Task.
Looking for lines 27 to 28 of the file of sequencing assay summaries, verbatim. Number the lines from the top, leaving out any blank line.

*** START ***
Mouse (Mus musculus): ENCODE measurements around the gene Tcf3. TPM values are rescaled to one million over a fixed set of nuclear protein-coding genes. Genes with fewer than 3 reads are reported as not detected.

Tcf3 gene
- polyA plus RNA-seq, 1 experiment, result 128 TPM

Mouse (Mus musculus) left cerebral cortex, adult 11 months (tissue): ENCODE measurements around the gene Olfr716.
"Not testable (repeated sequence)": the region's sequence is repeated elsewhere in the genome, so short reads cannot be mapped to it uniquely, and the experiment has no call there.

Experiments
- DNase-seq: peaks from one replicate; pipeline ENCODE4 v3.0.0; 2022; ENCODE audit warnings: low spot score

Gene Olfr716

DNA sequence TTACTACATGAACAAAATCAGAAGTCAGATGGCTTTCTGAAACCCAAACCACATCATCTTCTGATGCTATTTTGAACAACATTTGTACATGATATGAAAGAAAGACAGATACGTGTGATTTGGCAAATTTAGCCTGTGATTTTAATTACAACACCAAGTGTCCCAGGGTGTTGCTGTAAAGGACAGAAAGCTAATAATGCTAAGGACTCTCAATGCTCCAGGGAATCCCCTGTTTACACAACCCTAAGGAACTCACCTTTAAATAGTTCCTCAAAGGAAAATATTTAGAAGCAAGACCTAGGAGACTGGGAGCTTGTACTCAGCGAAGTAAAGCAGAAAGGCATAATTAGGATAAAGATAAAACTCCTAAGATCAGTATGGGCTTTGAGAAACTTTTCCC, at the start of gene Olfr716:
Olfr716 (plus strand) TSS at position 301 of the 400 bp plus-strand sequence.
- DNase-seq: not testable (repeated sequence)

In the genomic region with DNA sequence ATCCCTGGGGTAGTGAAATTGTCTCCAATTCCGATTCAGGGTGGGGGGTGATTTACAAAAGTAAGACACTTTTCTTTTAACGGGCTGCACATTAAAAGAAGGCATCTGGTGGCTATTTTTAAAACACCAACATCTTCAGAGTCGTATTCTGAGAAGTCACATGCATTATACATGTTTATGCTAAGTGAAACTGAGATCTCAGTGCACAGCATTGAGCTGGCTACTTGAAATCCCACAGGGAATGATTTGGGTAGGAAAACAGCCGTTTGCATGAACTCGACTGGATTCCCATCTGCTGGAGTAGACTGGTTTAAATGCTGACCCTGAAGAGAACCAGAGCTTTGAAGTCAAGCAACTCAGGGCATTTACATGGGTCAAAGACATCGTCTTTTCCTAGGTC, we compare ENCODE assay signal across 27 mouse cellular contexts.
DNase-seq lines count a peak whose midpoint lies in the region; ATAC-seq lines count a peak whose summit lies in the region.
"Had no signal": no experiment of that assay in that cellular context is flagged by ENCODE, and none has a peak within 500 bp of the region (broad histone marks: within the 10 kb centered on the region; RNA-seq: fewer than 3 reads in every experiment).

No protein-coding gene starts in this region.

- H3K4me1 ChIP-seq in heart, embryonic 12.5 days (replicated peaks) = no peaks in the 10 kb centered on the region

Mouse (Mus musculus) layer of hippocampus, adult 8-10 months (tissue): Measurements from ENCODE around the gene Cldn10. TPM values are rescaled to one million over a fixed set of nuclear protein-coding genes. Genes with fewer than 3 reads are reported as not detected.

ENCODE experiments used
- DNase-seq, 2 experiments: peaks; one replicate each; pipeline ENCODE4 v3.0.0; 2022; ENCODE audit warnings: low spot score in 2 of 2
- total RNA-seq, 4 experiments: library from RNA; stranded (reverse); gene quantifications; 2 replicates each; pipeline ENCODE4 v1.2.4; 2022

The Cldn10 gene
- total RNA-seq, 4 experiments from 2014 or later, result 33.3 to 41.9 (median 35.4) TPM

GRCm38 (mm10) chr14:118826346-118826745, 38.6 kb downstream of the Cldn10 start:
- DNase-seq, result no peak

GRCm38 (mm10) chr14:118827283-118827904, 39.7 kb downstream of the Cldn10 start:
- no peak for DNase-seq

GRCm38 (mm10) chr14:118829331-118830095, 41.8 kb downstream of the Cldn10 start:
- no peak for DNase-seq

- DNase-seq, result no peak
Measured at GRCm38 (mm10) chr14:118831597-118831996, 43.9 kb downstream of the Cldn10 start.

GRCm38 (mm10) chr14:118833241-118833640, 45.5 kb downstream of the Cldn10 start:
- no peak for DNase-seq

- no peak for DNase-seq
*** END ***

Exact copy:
GRCm38 (mm10) chr14:118829331-118830095, 41.8 kb downstream of the Cldn10 start:
- no peak for DNase-seq